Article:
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The Chelsea Out-pensioners in the Early Eighteenth Century
February 11 @ 5:00 pm - 6:00 pm
ORDINARY MEETING OF FELLOWS LECTURE
This lecture has been canceled due to unforseen circumstances. If you have booked to attend you will receive an email from the Society. In its place we have a lecture by our President Paul Drury FSA ‘Invironed aboute with Galeries and Towers’: Archbishop Warham’s palace at Otford’
A Well-recorded people – The Chelsea Out-pensioners in the Early Eighteenth Century
by Andrew Cormack FSA
The lecture will be based on the research for my recent doctorate and the title, intriguingly, I hope, contrasts my research with that undertaken by many Fellows of the Society based upon archaeological discoveries of material culture for which, in many cases, there is no substantiating contemporary written record. The extensive archives of the Royal Hospital, Chelsea provide a remarkable view into the lives of a section of the labouring classes who chose soldiering as their occupation. Very little is known individually about these people, and they are generally considered as a mass because they were predominantly illiterate and therefore left no personal record of their experiences. However, the Hospital recorded a great deal about them in terms of the length of their service, their age at enlistment and what had happened to them – wounds, injuries and illnesses – that brought about their discharge from the Army. The talk also explains how a highly complex pension system was administered, what checks were made, how payments were dispensed and what fraudulent practices were attempted by recipients and those paying the pension; all of this in an age when the modern conveniences of banking and communications did not exist.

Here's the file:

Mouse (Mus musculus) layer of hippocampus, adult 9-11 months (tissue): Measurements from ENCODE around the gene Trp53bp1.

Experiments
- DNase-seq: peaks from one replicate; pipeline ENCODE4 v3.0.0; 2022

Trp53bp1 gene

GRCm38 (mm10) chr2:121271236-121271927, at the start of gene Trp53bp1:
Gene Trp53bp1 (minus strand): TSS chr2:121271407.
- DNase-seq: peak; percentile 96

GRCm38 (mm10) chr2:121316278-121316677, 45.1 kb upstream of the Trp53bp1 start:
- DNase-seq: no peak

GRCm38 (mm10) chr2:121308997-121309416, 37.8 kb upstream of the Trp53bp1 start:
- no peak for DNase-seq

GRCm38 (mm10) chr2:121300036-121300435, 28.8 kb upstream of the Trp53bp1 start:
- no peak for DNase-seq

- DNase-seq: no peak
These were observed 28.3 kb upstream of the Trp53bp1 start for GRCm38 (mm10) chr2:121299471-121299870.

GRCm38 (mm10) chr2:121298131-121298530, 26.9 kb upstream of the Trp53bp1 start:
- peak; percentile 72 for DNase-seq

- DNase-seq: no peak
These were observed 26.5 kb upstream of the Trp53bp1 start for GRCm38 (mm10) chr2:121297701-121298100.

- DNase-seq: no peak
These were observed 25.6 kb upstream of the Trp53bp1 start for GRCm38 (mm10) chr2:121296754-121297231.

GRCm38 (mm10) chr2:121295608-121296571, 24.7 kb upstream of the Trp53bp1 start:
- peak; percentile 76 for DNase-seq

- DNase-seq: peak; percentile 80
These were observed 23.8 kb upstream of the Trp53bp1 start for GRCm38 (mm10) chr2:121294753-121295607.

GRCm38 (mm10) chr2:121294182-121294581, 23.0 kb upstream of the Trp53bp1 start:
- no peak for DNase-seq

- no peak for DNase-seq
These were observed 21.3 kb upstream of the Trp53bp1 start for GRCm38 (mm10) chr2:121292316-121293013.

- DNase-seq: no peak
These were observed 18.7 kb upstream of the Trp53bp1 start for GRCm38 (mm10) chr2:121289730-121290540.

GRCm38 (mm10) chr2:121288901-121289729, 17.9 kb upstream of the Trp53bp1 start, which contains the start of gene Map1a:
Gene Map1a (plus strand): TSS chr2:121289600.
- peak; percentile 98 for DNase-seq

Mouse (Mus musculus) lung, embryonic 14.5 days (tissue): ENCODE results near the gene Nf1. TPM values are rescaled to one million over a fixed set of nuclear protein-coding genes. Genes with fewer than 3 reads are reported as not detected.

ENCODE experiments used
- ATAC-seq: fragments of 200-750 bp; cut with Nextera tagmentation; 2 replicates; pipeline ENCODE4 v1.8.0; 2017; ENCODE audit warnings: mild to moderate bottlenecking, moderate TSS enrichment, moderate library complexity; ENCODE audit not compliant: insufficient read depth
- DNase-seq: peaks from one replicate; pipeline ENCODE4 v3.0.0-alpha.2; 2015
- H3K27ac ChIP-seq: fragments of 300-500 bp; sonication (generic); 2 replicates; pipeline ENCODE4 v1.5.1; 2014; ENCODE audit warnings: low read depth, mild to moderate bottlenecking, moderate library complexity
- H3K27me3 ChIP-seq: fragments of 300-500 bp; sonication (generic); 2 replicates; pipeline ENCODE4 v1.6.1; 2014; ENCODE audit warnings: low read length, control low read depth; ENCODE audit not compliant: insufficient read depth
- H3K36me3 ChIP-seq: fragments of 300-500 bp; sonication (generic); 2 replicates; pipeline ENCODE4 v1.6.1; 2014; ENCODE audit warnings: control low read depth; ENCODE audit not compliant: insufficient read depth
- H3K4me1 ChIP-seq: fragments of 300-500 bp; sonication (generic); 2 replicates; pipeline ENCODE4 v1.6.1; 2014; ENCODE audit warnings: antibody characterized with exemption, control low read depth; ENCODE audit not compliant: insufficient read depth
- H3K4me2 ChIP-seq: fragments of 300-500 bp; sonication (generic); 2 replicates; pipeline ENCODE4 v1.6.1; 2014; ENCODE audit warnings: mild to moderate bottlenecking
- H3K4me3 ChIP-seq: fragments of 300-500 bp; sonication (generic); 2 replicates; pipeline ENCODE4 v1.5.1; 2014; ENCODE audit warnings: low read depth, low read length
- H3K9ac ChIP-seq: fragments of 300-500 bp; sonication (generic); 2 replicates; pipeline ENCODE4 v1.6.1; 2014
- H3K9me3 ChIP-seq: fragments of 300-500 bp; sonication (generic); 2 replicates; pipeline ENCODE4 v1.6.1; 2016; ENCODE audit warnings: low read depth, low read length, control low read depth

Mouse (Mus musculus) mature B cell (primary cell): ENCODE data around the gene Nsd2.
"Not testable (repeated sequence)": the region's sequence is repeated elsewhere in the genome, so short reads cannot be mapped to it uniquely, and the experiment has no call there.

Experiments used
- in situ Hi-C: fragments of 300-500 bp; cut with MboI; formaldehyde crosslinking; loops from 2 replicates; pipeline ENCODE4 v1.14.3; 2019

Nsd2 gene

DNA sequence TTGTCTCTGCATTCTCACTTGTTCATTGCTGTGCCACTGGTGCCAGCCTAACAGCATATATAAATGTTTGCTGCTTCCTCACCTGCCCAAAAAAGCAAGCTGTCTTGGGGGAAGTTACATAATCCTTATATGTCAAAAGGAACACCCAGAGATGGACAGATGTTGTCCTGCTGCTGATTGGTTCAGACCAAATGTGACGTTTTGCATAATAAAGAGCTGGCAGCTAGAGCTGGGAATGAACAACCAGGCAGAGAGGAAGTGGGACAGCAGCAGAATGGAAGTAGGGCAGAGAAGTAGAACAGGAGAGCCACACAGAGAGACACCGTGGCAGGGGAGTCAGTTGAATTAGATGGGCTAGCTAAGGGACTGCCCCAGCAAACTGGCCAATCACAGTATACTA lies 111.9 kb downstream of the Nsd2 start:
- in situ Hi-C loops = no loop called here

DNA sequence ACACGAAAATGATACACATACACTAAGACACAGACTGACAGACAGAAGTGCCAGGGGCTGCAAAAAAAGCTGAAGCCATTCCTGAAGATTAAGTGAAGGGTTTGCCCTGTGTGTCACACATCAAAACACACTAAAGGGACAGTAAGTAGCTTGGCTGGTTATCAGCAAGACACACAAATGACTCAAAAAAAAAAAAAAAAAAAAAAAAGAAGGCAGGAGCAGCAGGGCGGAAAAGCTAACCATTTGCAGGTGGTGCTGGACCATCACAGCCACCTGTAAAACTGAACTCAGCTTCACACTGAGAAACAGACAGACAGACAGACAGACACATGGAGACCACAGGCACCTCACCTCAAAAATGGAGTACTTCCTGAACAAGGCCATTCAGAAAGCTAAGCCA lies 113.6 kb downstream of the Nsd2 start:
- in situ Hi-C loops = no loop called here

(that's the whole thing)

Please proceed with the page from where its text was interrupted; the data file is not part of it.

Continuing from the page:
Once accepted onto the Chelsea Out-pension, discharged soldiers were still subject to recall by the War Office for garrison duty in the largely coastal fortifications in Great Britain -Tilbury, Hull, Tynemouth, Carlisle, Chester, Plymouth and the Channel Isles. Many of these fortifications are now in the care of English Heritage and some have been the subject of archaeological investigation. However, next to nothing is recorded about the men who were formed into Invalid Companies and were sent to garrison these posts, but they are traceable because they were all Out-pensioners of the Royal Hospital.
My research has opened up aspects of soldiering, the lives of the working poor from which soldiers were largely drawn, the notion of charity in the C18th and the difficulties of administering a scheme that covered the whole of the British Isles. It provides essential background information for a thorough understanding of the Other Ranks (non officers) of the British Army of this period.